Generic versus specific

Dear Artist, Exiting from the films at the Santa Barbara Film Festival, we hand in our ballots. Each attendee is asked to rate each movie between one and five — five being excellent and one being poor. I couldn’t help but think of a similar system for paintings in art museums. Unlike in the movie business, I have my doubts that credentialed curators would ever take down paintings that got poor ratings. Reviewing the posted results of movie balloting, the crowd still went for “authenticity.” Whether a short, a documentary, a comedy or a theatrical drama, authenticity matters. Like paintings, you know it when you see it. A few blocks up State Street from the Metro Theatre, the Santa Barbara Museum of Art is showing early California plein air painters Edgar Payne, William Wendt, Franz Bischoff, William Keith, and others. They were among the first wave of often European-trained masters to paint the Pacific Coast. Simplified compositions, impressionistic atmospheric effects and limited tonal range marked the birth of “California Tonalism.” By the late 1930s these painters were all but thrown out of the museums. Now, they’re back in. Authenticity in painting often means specificity. When you look at a tree painted by Edgar Payne, for example, you know you’re looking at a particular tree that he saw — one with a unique nature as well as a species that he knew and understood. Trees, mountains and rocky headlands by these guys had distinct personalities. The generic tree, mountain or foreshore, on the other hand, was yet to be dug out of the California landscape. “Generic” means an idealized, standardized, or sometimes simplified form. It’s what a painter might have thought and felt, rather than what he saw and understood. Apart from the value of taking a shortcut in compositional control, generic work offers a kind of creative idealism where the motifs and elements become symbols rather than pictorial truth. The generic concept was to take art down the bumpy pathways of cubism, abstraction and many of the ways we now call “modern.” For early masters, specificity was part of the celebration. With the renaissance of California plein air, the celebration is once again on track. Like in the movies, the classics tend to come back. Best regards, Robert PS: “Art is a lifetime matter. The best any artist can do is to accumulate all the knowledge possible of art and its principles, study nature and practice continually.” (Edgar Payne, 1883-1947) Esoterica: Historical art shows often include wonderful old photos of painting activities going on in mule-carts, Model Ts, and even on horseback. All manner of transportation was used to drag big canvases into the hinterlands and down to the rocky shores. Group photos show pointy beards outthrust beyond the inevitable jackets and ties. Despite the California glare, both the men and the high-bodiced and serious-looking women painters seem to be plenty respectable.   California Artists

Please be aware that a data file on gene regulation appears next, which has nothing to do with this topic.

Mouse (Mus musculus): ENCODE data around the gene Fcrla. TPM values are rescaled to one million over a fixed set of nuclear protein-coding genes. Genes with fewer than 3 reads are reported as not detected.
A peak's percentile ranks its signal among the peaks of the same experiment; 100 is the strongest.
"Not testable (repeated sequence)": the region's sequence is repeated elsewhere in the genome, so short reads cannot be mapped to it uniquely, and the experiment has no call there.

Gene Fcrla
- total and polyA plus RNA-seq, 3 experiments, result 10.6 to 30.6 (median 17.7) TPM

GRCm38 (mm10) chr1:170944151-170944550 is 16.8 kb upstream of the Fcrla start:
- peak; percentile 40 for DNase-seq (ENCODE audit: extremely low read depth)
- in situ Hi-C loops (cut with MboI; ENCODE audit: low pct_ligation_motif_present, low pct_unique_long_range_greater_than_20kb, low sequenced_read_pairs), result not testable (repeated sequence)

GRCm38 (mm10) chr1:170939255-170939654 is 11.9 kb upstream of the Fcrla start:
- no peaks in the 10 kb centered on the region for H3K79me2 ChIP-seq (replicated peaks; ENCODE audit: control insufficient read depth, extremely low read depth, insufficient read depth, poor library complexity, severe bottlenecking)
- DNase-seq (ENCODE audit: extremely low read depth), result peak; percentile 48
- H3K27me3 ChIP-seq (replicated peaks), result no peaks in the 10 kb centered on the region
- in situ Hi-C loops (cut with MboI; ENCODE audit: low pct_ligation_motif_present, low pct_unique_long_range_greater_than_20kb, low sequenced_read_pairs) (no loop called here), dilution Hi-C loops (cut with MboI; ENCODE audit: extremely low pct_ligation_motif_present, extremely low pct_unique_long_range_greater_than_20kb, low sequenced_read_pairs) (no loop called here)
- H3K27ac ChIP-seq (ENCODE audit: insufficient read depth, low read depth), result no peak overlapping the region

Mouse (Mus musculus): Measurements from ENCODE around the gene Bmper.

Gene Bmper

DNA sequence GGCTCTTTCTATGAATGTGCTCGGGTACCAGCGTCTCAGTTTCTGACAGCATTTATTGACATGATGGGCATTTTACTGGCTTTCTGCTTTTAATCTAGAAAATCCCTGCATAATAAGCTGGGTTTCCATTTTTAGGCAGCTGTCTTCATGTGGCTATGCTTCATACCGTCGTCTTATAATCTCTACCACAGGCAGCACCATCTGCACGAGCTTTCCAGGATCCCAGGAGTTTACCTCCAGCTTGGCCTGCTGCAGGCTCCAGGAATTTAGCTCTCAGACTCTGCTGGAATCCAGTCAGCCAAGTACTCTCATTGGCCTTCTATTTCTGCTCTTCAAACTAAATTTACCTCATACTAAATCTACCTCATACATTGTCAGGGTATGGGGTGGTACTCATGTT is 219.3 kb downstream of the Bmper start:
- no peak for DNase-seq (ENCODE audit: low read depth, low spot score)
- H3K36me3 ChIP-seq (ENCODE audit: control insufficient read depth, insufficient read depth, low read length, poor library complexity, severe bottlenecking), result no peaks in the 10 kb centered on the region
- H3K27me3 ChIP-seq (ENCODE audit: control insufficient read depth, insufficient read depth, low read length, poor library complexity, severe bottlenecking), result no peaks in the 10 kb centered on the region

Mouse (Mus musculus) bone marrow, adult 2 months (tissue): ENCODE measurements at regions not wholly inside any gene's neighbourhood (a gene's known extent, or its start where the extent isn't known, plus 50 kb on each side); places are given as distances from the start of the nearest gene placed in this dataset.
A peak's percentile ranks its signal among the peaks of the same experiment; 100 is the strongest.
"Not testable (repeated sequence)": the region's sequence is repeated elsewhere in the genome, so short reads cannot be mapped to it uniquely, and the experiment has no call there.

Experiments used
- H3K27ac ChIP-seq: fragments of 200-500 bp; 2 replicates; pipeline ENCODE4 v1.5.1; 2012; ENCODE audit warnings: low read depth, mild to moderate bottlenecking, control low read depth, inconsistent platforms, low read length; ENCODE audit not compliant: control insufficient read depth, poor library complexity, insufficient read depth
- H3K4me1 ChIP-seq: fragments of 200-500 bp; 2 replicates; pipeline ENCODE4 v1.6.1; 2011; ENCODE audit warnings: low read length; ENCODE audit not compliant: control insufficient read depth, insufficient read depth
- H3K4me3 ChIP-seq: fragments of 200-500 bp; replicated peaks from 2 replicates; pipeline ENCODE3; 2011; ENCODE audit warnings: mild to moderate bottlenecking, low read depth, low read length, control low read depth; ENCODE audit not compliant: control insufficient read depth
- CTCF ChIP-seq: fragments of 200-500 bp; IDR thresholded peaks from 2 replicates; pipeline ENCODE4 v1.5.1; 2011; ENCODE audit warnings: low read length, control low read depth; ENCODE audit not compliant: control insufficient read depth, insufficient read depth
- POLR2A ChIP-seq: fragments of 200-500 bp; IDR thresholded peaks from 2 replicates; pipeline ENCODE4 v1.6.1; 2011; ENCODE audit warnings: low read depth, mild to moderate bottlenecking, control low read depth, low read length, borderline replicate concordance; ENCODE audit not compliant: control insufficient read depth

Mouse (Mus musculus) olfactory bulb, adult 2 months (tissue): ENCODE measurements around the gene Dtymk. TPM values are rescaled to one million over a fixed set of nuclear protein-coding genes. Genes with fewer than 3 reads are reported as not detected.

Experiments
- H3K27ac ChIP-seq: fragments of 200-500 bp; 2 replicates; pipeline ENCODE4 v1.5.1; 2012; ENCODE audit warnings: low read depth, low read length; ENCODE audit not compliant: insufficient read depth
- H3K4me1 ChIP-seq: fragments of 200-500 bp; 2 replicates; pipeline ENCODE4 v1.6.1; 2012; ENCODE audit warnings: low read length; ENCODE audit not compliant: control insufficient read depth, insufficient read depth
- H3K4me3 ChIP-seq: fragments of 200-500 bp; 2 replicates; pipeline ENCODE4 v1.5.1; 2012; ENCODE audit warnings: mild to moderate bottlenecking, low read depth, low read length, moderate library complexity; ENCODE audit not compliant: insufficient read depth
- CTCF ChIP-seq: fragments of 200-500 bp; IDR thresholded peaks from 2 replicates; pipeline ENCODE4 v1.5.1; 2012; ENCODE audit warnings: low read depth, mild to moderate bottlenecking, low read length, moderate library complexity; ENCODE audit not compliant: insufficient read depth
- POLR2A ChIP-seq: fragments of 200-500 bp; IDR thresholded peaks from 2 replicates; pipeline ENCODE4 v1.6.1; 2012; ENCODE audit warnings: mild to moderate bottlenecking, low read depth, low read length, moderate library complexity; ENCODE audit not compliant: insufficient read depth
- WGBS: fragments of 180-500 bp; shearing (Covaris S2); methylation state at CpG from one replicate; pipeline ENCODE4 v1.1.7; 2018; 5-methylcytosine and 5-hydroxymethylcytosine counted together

“Blue Canyon”
oil painting
by Edgar Payne
after 1929


“The Sand Dunes at Monterey”
oil painting
24 x 32 inches
by William Wendt, 1902


“Emerald Cove
oil painting
by Franz Bischoff


“Hetch Hetchy Side Canyon, I”
oil painting
22 x 28 inches
by William Keith, 1908


“Harbor Reflections”
oil painting
14 x 11 inches
by Sharon Weaver, 2011


“Mammoth Bluffs”
oil painting
8.5 x 11 inches
by Jeremy Lipking 2004


“Canyon De Chelly”
oil painting
30 x 40 inches
by Mian Situ, 2013


“Before the World was Made”
oil painting
24 x 30 inches
by West Fraser, 2011

            Value the polarity by Nader Khaghani, Gilroy, CA, USA  

“8 Feet of Red”
acrylic painting
96 x 48 inches
by Nader Khaghani

Please note that there are two worlds to walk on and extract our art. There is a physical, literal and objective one, and an inner metaphoric subjective realm. Some of us painters like to address the latter. The “bumpy road” is not for all but for a few of us leading to direct entanglement with the soul to find the spiritual gold within us — and not out there in the landscape, though that is by no means excluded. Objective and subjective both are valuable in their own ways. Let’s value the “modern” and the traditional because polarity is the way of Nature — and of Humankind’s nature.     There are 4 comments for Value the polarity by Nader Khaghani
From: Anna Horsnell Wade — Feb 12, 2013

Thank you. Very well said. At this point in my career, I too paint what I feel, not what I see, and I agree there is great value in both the objective and subjective. We need … and can learn from both.

From: Anonymous — Feb 12, 2013

My inner is starting to manifest itself after painting representational for 20 years. I really like your 8 Feet of Red. Very exciting.

From: Anonymous — Feb 12, 2013